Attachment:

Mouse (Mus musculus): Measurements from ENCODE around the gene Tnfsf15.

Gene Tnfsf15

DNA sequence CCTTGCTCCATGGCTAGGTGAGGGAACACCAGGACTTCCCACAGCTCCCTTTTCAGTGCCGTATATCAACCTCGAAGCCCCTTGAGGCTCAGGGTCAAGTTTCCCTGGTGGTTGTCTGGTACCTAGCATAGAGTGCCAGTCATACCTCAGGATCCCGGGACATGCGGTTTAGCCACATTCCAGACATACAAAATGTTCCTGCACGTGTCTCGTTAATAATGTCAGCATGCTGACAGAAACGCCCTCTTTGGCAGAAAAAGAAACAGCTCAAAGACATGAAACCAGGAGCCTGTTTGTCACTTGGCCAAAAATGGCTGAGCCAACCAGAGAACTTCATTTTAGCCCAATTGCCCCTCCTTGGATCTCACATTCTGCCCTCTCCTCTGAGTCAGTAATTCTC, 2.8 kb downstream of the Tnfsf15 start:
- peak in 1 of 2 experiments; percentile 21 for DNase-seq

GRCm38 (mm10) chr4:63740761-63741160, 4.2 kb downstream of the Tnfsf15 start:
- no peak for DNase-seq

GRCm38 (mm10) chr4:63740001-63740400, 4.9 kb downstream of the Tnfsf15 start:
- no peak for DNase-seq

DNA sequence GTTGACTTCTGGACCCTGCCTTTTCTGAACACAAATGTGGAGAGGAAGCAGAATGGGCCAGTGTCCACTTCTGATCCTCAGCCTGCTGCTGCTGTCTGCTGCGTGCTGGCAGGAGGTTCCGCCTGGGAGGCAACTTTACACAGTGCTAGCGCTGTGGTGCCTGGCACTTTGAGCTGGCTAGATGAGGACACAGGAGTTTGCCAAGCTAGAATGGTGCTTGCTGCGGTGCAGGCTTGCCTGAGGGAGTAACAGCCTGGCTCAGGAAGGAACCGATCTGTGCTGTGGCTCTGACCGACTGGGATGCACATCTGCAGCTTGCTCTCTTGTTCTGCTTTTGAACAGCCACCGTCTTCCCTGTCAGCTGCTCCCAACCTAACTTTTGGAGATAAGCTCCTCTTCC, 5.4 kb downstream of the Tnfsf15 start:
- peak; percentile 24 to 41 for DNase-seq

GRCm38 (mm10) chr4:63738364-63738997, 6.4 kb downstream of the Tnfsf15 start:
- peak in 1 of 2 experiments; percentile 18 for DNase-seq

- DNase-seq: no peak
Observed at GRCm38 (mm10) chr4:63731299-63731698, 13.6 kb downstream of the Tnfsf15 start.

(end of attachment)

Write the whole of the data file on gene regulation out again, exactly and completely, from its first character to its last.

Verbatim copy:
Mouse (Mus musculus): Measurements from ENCODE around the gene Tnfsf15.

Gene Tnfsf15

DNA sequence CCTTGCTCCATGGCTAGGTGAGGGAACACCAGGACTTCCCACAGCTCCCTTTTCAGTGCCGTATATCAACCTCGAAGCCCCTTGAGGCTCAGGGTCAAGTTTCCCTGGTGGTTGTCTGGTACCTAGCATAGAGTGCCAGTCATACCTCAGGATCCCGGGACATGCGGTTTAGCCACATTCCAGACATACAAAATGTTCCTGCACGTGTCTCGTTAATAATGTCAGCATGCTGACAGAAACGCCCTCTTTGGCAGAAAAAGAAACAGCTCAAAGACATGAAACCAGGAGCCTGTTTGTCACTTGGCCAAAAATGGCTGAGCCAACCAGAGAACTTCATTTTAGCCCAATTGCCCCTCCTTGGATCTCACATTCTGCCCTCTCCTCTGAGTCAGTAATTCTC, 2.8 kb downstream of the Tnfsf15 start:
- peak in 1 of 2 experiments; percentile 21 for DNase-seq

GRCm38 (mm10) chr4:63740761-63741160, 4.2 kb downstream of the Tnfsf15 start:
- no peak for DNase-seq

GRCm38 (mm10) chr4:63740001-63740400, 4.9 kb downstream of the Tnfsf15 start:
- no peak for DNase-seq

DNA sequence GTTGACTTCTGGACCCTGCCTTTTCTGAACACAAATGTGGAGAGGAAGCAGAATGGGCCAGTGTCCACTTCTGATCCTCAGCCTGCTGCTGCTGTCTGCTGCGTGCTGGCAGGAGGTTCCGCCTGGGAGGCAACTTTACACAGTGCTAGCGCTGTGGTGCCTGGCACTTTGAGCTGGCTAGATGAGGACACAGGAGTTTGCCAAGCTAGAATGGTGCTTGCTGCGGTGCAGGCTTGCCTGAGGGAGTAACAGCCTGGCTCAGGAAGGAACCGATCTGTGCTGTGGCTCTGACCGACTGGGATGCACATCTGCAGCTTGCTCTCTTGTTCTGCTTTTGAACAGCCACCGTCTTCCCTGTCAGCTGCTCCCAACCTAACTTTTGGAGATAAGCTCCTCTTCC, 5.4 kb downstream of the Tnfsf15 start:
- peak; percentile 24 to 41 for DNase-seq

GRCm38 (mm10) chr4:63738364-63738997, 6.4 kb downstream of the Tnfsf15 start:
- peak in 1 of 2 experiments; percentile 18 for DNase-seq

- DNase-seq: no peak
Observed at GRCm38 (mm10) chr4:63731299-63731698, 13.6 kb downstream of the Tnfsf15 start.